I feel I have really made out a case tonight on a purely economic basis. The Minister knows full well that the major part of the food we eat in this country is subsidised, but mackerel is not. When we come to fish of this description, we have to make up our minds on two things: Do we want the mackerel; and do we want it for bait? It will mean more food for this country. Either put up the maximum control price or decontrol it altogether. It will mean more food for the country, both from the question of bait and from the point of view of giving mackerel to the housewives. Frankly, the amount for which I am asking is comparatively small, when it is remembered that across the Floor of the House not long ago I asked the Minister why Grade II salmon had gone up from is. 9d. to 2s. 9d., and I received no reply, other than it had gone up in price.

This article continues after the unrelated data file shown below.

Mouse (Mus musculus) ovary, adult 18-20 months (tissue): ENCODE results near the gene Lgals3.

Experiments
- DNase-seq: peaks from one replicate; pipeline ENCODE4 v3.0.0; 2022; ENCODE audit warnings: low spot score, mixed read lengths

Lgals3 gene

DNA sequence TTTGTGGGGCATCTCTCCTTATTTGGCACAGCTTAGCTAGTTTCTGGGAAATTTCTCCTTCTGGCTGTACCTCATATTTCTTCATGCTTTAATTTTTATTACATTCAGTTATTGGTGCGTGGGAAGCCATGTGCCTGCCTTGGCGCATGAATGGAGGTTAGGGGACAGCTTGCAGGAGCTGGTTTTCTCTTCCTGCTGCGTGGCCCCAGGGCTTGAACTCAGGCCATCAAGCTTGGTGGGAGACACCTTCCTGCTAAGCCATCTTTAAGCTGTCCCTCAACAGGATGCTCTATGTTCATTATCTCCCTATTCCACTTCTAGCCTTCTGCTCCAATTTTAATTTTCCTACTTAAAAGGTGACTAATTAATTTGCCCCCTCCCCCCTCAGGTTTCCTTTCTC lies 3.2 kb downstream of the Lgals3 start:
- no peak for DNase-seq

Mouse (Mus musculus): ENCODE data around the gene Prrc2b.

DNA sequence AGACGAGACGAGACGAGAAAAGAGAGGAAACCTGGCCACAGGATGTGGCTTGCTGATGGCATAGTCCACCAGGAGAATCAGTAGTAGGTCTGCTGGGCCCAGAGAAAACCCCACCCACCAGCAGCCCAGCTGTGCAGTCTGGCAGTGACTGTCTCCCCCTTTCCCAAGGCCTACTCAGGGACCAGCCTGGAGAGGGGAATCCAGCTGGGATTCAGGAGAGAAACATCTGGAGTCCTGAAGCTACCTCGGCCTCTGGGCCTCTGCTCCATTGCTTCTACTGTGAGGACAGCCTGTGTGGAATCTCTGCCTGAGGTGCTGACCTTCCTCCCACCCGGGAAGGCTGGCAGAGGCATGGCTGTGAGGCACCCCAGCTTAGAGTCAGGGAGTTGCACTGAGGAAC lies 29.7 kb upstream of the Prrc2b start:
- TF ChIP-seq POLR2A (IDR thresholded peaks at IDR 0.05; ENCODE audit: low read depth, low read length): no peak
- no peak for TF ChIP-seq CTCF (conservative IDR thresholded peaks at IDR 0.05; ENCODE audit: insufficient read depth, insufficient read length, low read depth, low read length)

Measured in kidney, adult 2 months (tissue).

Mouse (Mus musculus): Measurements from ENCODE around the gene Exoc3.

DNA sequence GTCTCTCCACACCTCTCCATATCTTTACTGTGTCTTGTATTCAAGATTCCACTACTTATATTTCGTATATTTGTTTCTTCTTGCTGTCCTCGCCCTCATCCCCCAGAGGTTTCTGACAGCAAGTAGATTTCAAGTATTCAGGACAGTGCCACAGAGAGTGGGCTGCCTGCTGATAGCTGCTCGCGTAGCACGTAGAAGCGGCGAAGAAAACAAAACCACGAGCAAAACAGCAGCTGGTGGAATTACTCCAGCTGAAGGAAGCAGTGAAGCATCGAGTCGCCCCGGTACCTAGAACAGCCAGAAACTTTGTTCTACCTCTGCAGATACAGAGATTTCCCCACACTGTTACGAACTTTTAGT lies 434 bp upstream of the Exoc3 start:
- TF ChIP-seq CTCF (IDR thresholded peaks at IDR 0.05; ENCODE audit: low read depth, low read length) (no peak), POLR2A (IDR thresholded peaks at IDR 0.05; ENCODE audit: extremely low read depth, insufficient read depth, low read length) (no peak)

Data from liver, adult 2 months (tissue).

Because of this quibble about price the people are not getting the mackerel. I will conclude, because I know that my hon. Friend the Member for St. Ives (Mr. Beechman) wishes to speak. I feel that I am speaking for the small ships the "Our Daddys," the "Our Girls," and all the others in Looe, Polperro and all the other fishing ports on the coast of Devon and Cornwall, as well as for those people in our country who would like to be able to eat mackerel.

10.21 p.m.